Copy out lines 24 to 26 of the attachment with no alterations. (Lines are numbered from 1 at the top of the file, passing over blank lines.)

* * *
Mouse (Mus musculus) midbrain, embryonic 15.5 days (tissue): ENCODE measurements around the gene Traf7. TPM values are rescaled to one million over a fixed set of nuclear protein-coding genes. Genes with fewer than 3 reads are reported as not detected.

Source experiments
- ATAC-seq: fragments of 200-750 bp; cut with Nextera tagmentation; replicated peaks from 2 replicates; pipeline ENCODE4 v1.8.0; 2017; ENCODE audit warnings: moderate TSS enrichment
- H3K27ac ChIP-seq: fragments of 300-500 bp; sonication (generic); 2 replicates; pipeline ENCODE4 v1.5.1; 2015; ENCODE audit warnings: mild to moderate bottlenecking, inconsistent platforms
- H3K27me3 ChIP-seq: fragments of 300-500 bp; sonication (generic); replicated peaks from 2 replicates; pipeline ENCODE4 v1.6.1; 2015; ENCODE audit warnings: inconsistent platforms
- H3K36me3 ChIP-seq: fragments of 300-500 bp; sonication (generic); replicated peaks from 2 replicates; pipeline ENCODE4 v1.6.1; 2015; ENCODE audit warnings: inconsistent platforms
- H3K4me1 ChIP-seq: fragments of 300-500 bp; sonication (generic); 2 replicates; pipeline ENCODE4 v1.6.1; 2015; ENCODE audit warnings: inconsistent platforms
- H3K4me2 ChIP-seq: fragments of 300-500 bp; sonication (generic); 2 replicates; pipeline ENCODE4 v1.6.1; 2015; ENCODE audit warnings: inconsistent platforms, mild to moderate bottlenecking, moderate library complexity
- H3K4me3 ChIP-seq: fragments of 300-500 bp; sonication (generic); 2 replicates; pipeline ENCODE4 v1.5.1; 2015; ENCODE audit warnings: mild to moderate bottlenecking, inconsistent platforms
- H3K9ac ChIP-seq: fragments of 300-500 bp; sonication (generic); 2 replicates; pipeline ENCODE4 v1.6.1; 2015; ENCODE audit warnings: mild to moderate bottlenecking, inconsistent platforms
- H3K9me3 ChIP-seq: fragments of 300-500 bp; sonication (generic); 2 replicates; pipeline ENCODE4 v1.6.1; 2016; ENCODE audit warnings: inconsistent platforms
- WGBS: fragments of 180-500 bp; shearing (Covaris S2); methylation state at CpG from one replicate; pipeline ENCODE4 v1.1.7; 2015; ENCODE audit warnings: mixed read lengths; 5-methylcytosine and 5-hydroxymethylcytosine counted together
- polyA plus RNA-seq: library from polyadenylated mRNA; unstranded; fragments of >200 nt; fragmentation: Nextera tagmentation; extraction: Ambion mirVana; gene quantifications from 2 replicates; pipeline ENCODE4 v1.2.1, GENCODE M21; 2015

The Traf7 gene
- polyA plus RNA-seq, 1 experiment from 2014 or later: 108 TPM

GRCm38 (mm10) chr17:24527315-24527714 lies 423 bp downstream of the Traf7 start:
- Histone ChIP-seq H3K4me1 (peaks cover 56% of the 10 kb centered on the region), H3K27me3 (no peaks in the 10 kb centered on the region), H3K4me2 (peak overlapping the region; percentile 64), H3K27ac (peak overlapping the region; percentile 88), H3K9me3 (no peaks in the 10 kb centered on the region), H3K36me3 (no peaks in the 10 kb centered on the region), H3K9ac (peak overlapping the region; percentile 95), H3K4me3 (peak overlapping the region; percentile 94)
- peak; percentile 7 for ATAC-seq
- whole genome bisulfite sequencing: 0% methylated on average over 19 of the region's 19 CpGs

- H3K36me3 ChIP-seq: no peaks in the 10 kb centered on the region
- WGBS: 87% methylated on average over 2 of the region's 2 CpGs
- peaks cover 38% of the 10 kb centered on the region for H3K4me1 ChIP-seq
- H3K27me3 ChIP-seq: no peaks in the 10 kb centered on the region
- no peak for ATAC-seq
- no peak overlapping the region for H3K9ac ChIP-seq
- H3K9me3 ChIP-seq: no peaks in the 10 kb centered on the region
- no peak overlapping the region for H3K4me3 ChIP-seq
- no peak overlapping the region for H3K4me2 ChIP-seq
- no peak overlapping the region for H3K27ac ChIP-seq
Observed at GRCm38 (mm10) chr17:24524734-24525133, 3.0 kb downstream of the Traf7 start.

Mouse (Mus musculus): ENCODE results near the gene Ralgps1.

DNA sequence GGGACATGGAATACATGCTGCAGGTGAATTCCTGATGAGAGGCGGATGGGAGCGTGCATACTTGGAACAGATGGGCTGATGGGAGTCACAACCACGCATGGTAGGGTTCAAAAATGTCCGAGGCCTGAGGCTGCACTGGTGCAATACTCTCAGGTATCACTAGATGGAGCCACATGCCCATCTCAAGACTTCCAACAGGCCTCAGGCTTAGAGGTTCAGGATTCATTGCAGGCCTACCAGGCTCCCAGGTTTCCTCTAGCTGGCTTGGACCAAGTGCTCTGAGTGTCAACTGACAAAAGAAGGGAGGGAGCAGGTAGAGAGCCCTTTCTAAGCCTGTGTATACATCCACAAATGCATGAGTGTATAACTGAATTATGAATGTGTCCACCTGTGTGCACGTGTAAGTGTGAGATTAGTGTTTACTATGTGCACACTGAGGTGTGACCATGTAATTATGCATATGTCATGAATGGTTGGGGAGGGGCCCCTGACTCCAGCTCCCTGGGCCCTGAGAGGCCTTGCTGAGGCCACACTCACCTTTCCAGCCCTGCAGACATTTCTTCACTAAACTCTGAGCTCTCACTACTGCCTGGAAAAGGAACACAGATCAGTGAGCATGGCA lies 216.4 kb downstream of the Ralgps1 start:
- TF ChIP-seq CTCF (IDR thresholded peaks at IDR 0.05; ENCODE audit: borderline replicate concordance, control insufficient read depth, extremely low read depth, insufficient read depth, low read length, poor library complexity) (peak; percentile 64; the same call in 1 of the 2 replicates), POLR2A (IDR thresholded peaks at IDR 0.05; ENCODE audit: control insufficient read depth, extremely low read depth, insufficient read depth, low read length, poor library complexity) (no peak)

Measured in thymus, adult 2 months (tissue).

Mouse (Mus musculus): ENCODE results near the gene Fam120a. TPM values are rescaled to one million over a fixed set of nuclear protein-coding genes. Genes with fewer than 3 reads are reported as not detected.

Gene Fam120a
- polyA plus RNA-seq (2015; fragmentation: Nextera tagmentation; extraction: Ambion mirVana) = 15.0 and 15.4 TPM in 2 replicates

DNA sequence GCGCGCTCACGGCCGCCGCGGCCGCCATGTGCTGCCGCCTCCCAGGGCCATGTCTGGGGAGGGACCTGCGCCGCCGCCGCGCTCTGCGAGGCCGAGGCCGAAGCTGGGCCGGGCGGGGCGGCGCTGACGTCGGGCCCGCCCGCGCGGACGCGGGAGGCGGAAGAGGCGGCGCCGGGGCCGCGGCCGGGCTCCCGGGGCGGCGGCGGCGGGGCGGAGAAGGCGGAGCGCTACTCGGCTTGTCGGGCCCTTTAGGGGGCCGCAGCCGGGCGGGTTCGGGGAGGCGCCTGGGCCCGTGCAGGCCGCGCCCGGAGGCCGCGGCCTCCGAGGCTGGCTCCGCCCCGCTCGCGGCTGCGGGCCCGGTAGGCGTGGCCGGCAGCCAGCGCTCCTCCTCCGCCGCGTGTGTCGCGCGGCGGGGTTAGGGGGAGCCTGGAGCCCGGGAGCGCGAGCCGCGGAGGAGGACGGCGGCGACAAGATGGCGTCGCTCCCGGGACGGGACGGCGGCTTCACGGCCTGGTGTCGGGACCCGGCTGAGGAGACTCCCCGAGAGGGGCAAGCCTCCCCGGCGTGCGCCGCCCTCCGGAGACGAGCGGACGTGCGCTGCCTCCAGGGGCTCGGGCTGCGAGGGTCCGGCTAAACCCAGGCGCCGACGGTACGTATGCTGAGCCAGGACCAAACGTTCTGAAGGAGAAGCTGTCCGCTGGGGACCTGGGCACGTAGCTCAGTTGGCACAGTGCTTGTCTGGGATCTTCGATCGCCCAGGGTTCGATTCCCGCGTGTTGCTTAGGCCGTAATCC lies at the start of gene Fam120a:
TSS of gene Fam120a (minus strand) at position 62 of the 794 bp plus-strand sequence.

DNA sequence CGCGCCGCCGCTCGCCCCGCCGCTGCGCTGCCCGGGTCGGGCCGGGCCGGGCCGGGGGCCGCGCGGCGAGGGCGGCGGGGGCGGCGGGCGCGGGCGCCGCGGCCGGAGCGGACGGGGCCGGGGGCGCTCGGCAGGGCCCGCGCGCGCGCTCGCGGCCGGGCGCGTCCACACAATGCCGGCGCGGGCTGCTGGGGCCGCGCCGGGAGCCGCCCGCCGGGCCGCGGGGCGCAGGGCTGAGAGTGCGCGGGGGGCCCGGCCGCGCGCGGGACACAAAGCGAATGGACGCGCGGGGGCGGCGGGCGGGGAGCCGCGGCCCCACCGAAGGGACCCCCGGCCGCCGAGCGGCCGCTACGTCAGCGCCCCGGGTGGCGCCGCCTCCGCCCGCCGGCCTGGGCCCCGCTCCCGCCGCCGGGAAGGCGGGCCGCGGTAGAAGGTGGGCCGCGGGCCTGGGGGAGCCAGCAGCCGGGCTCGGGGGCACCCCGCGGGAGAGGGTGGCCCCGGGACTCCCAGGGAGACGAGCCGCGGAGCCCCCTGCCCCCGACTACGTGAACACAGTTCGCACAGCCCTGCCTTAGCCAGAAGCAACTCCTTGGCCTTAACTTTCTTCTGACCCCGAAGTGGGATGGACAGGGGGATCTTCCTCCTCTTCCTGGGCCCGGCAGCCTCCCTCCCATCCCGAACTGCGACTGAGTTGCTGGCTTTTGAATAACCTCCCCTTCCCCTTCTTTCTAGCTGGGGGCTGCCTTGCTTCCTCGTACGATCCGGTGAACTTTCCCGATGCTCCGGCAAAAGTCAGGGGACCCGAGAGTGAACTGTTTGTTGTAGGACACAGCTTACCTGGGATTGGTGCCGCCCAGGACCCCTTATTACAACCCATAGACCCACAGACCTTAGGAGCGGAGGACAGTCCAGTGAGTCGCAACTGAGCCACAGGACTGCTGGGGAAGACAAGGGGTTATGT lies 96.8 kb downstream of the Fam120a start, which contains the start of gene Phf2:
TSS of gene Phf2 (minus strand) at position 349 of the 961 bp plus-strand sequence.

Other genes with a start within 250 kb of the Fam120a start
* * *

- no peak for ATAC-seq
- no peak overlapping the region for H3K9ac ChIP-seq
- H3K9me3 ChIP-seq: no peaks in the 10 kb centered on the region